As a soloist Joachim Held appeared amongst others at the Musikfestspielen Potsdam Sanssouci, at the International Bach Festival Schaffhausen, the Schwetzinger Festspiele, the Bachfesttage in Köthen, the Concerti a San Maurizio in Milan, the Early Music Forum Budapest, the Hausmusik concert series of the ORF Vienna, the Lute Society London, the Schleswig-Holstein Music Festival, the Bachwoche Ansbach and the Händel festivals in Halle an der Saale and in Göttingen.

Since September 2007, Joachim teaches at the Royal Conservatory in The Hague. In 2010 he was appointed Professor for Historical Lute Instruments at the Hochschule für Künste in Bremen.

Photo: Jan Čižmář

Jan Čižmář

Jan Čižmář is a versatile performer focusing on historical plucked instruments. He performs regularly in Europe, Asia and the USA with ensembles such as Royal Concertgebouw Orchestra, Orchestra of the Age of Enlightenment, Orchestra of the Eighteenth Century, Rotterdam Philharmonic Orchestra and Capella Cracoviensis, and under conductors such as Frans Brüggen, Christopher Hogwood, Giovanni Antonini, Yannick Nézet–Séguin and Christina Pluhar. He appears also as soloist with of baroque and renaissance repertoire, and is the artistic leader of the ensemble Plaisirs de Musique.

After graduation in guitar and musicology in his native Brno he studied at the Royal College of Music in London, where he began playing the lute in the class of Jakob Lindberg. He continued his studies at the Royal Conservatory of The Hague with the teachers Nigel North, Joachim Held, Mike Fentross and Christina Pluhar.

He was the founder and editor of the Czech guitar magazine Kytara and contributes regularly to other musical periodicals. He is also intensely involved with publishing and research activities in the field of early music.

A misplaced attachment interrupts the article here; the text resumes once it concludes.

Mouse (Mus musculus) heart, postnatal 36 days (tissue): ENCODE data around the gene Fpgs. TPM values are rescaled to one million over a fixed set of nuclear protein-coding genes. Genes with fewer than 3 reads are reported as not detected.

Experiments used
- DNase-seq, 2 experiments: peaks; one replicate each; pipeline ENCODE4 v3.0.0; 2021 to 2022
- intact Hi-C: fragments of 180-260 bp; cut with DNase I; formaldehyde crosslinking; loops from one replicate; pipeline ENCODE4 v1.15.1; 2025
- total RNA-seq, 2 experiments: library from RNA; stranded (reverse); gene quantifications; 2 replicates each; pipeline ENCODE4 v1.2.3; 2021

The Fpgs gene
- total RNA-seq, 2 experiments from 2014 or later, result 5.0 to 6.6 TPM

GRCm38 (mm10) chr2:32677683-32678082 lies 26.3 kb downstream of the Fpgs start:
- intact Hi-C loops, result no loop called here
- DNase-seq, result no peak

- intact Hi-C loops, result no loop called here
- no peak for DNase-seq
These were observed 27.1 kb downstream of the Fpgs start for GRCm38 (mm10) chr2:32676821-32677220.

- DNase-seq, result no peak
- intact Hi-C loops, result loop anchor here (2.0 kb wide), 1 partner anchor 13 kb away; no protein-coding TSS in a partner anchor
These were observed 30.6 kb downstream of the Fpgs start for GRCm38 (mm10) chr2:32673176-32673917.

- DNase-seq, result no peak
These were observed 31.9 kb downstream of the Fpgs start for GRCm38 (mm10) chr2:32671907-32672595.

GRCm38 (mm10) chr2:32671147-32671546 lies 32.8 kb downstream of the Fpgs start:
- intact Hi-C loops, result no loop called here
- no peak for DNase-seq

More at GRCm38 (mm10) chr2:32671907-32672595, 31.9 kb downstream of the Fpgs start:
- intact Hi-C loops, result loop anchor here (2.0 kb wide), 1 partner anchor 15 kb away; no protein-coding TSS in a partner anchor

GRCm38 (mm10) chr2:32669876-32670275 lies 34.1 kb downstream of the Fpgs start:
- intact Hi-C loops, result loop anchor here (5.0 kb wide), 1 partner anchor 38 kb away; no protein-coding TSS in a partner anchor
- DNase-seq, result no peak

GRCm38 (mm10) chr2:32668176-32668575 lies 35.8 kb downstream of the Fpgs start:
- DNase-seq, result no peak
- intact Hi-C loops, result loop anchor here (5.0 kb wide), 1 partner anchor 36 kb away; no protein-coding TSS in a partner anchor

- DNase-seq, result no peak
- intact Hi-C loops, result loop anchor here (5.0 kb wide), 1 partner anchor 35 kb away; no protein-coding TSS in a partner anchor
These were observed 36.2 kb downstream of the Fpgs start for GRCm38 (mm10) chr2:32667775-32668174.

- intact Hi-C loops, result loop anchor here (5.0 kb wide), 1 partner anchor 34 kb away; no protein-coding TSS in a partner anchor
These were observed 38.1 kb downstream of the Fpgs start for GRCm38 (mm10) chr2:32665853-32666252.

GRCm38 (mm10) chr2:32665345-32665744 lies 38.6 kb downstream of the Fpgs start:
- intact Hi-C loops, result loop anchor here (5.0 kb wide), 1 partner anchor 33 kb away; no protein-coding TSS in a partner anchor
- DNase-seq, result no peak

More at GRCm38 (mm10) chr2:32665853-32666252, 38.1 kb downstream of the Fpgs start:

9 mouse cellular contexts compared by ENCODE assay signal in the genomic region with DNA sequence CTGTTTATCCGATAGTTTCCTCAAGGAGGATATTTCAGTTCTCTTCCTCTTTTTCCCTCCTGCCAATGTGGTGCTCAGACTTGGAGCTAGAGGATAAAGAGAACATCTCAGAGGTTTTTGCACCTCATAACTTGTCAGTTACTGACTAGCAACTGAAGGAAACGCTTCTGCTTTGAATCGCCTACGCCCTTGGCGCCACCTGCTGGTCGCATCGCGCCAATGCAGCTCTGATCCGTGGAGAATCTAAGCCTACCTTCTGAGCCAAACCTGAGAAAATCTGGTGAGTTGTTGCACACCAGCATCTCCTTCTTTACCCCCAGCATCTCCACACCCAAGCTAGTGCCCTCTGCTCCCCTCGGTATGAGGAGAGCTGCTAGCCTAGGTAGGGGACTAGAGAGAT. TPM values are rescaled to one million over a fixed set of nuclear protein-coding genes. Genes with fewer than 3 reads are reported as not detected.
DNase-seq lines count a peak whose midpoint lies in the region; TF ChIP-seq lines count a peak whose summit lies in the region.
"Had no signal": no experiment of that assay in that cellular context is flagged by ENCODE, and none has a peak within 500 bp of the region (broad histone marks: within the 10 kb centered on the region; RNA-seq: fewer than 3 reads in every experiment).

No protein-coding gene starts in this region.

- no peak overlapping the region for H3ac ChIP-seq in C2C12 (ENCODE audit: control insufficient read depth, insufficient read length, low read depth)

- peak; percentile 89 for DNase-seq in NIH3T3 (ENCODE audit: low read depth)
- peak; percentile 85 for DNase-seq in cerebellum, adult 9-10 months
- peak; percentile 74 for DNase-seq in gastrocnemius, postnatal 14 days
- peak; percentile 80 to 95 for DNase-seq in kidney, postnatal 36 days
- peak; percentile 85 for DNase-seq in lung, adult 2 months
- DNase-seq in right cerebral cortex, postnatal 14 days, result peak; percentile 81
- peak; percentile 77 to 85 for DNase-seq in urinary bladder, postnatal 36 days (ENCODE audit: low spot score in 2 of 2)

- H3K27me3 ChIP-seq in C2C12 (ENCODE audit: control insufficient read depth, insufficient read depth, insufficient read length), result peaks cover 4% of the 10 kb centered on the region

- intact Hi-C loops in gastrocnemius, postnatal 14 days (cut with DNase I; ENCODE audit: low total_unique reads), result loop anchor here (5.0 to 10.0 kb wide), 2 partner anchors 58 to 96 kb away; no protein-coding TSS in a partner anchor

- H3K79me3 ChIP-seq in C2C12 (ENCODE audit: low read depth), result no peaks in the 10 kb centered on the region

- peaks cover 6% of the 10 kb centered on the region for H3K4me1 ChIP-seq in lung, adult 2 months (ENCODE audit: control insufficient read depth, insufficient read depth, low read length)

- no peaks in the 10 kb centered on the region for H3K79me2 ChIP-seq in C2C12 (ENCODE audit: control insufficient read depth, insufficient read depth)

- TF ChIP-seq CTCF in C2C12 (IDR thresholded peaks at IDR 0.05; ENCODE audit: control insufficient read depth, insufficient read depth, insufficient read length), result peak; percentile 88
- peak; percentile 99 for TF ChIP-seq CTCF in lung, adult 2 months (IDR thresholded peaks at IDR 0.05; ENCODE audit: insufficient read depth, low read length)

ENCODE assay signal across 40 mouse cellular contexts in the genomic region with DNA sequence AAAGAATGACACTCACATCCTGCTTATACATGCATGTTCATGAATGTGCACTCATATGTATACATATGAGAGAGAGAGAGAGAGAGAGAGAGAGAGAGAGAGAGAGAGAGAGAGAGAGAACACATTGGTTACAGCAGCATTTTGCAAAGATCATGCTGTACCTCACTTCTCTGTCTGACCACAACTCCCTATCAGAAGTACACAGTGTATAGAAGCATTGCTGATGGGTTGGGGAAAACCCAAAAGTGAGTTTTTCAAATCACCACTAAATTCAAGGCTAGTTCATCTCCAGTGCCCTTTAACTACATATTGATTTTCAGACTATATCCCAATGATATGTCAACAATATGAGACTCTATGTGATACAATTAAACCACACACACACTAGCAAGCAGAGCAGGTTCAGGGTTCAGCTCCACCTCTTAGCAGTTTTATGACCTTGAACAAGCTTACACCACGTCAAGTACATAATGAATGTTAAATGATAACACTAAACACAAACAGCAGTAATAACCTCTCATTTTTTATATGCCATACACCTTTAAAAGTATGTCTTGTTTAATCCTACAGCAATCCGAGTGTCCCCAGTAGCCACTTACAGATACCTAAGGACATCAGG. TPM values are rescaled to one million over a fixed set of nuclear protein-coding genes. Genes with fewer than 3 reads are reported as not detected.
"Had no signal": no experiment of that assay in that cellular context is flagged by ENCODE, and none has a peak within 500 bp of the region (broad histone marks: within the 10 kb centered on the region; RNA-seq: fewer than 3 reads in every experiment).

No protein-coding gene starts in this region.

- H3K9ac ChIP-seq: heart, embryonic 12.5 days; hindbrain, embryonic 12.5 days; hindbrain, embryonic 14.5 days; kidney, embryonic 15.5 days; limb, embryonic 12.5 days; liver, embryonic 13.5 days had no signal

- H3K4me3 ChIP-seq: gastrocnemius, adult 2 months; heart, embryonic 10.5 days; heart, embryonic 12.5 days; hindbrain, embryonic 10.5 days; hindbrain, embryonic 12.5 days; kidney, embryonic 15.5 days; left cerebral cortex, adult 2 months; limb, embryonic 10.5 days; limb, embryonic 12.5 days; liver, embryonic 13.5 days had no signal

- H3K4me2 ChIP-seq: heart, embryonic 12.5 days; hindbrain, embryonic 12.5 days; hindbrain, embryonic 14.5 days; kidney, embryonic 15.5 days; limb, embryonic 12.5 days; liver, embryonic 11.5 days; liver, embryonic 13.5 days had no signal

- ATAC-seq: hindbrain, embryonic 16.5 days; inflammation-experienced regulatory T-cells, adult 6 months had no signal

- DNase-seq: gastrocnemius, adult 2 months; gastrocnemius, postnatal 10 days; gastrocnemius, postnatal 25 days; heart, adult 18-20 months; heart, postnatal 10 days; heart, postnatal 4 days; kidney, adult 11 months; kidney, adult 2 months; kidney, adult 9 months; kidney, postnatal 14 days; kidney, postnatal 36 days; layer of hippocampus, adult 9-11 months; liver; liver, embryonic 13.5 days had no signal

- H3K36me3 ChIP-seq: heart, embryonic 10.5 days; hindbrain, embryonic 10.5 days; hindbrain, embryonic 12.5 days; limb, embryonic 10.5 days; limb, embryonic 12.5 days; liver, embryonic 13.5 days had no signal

Jan Čižmář taught lute and related instruments at the Karol Szymanowski Academy of Music in Katowice in Poland; currently he is teaching at the Janáček Academy of Music and Performing Arts (JAMU) in Brno, the Academy of Ancient Music at Masaryk University in Brno, and as a guest teacher at the Fryderyk Chopin University of Music in Warsaw. He regularly gives courses and masterclasses in Europe and overseas.


Thank you

The concert enjoys the auspices of the Minister of Culture of the Czech Republic Mgr. Daniel Herman, the Governor of the South Moravian Region JUDr. Bohumil Šimek and the Mayor of the Statutory City Brno Ing. Petr Vokřál.

It takes place with financial support from the Česko-německý fond budoucnosti and the Statutory City of Brno.

Logo of Ministry of Culture Logo Jihomoravského kraje Logo Statutárního města Brna Česko-německý fond budoucnosti Hudební fakulta JAMU v Brně Erasmus+